So I'm going to hold back on offering any details on this one. Other than saying it's currently scheduled to affect New Jersey from Sunday evening through Monday morning. And mentioning that there is a chance for "a few inches" of snow. Other than that, let's see how things develop and change over the next day or two.
While I'm not ready to offer details on this particular blast of winter, it does illustrate a shift in our weather pattern that I've been talking about for weeks. March is often a violent weather month for New Jersey, as the last licks of winter cold clashes with the impending warmth and humidity of spring. There have been strong signals that our overall atmospheric setup will change in two ways, just in time for the calendar page to change: 1.) Another cold snap, and 2.) A shift in the storm track to a more "nor'easterly" shape.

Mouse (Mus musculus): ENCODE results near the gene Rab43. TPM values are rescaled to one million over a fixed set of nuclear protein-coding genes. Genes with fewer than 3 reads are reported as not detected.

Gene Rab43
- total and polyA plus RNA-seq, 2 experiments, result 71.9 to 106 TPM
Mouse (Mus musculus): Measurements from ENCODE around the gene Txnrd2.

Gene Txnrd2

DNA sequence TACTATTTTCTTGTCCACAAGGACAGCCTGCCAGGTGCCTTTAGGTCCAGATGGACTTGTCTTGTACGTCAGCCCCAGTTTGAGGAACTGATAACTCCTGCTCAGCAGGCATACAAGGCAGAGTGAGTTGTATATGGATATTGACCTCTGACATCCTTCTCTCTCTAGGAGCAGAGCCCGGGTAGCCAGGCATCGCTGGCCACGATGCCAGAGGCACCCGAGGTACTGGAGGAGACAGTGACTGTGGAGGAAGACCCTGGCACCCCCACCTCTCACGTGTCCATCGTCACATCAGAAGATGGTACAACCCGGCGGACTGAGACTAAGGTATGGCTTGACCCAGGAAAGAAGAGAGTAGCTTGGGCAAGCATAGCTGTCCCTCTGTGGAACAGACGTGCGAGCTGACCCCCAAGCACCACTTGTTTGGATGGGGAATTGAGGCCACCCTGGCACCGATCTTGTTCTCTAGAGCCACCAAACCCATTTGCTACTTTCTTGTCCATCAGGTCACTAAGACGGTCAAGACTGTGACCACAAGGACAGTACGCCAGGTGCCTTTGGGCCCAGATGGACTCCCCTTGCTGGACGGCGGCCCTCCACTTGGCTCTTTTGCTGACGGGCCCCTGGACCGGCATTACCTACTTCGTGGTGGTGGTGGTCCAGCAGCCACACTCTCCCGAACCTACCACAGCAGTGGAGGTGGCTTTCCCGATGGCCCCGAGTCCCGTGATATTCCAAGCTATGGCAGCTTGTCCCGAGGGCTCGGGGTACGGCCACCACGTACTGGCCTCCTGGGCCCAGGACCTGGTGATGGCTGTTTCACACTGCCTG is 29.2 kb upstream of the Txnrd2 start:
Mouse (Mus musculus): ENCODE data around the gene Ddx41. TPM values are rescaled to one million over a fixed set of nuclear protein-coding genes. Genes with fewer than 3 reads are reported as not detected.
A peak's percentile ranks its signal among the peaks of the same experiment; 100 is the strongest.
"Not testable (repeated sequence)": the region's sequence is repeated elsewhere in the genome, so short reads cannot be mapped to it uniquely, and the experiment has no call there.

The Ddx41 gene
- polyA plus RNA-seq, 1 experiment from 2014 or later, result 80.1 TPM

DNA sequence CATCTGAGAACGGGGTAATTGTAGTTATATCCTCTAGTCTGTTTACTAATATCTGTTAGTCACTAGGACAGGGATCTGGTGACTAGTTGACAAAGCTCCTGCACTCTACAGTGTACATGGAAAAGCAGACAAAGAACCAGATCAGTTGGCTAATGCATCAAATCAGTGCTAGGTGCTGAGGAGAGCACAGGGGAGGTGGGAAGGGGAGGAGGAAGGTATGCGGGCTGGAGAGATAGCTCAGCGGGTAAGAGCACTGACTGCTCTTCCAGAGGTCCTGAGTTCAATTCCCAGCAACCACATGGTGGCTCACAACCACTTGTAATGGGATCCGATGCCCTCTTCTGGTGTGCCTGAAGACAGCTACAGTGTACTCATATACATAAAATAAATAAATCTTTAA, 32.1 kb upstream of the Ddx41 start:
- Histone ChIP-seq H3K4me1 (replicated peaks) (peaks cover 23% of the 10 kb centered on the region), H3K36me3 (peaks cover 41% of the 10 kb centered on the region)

Yup, early March looks to roar like a lion once again for the Garden State. The first 2 to 3 weeks could get quite busy, before a decidedly springlike weather pattern takes hold.
In anticipation of the upcoming barrage of cold and snow and brine and headaches, I'm going back to my day off now. I'll be back on the radio, and on the weather blog, early Thursday morning.